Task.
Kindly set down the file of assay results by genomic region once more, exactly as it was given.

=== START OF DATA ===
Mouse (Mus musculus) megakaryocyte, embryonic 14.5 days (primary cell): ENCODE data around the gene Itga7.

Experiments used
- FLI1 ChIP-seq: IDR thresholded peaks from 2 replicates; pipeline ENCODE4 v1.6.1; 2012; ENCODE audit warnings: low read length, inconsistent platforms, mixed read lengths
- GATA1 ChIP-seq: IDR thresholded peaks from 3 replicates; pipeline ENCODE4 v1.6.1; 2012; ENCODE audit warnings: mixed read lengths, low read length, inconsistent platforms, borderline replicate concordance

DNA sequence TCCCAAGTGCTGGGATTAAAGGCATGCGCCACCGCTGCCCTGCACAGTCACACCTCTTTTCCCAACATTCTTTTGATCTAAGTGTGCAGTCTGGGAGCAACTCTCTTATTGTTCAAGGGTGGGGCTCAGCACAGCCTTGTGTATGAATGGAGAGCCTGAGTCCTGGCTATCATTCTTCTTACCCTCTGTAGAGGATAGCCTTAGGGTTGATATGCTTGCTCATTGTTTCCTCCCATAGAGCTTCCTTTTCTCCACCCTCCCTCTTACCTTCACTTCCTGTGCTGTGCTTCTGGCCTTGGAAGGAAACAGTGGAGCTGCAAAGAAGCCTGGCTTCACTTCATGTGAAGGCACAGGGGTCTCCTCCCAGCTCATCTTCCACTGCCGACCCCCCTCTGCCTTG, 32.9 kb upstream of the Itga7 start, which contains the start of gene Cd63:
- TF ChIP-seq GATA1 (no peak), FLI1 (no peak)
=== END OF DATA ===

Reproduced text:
Mouse (Mus musculus) megakaryocyte, embryonic 14.5 days (primary cell): ENCODE data around the gene Itga7.

Experiments used
- FLI1 ChIP-seq: IDR thresholded peaks from 2 replicates; pipeline ENCODE4 v1.6.1; 2012; ENCODE audit warnings: low read length, inconsistent platforms, mixed read lengths
- GATA1 ChIP-seq: IDR thresholded peaks from 3 replicates; pipeline ENCODE4 v1.6.1; 2012; ENCODE audit warnings: mixed read lengths, low read length, inconsistent platforms, borderline replicate concordance

DNA sequence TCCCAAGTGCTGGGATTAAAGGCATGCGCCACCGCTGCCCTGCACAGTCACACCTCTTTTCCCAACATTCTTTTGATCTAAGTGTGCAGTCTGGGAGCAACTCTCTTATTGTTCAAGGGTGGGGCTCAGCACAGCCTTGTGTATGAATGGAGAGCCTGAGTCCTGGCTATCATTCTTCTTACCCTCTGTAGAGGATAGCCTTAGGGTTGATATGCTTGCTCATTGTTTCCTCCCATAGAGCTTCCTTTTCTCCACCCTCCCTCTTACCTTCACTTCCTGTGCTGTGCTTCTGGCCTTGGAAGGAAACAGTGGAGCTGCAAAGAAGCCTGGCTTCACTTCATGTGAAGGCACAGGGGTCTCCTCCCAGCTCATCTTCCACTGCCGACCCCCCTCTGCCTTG, 32.9 kb upstream of the Itga7 start, which contains the start of gene Cd63:
- TF ChIP-seq GATA1 (no peak), FLI1 (no peak)